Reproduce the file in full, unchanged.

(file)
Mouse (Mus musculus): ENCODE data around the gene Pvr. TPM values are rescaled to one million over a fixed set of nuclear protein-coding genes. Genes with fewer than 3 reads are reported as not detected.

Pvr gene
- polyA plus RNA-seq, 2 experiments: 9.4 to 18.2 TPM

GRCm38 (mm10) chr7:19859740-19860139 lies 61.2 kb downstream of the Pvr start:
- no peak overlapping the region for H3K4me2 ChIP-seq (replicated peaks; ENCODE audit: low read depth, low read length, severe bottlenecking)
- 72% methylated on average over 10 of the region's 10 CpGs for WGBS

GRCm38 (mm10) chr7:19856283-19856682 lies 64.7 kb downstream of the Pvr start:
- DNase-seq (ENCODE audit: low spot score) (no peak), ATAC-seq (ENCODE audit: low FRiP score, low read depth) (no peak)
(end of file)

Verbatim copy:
Mouse (Mus musculus): ENCODE data around the gene Pvr. TPM values are rescaled to one million over a fixed set of nuclear protein-coding genes. Genes with fewer than 3 reads are reported as not detected.

Pvr gene
- polyA plus RNA-seq, 2 experiments: 9.4 to 18.2 TPM

GRCm38 (mm10) chr7:19859740-19860139 lies 61.2 kb downstream of the Pvr start:
- no peak overlapping the region for H3K4me2 ChIP-seq (replicated peaks; ENCODE audit: low read depth, low read length, severe bottlenecking)
- 72% methylated on average over 10 of the region's 10 CpGs for WGBS

GRCm38 (mm10) chr7:19856283-19856682 lies 64.7 kb downstream of the Pvr start:
- DNase-seq (ENCODE audit: low spot score) (no peak), ATAC-seq (ENCODE audit: low FRiP score, low read depth) (no peak)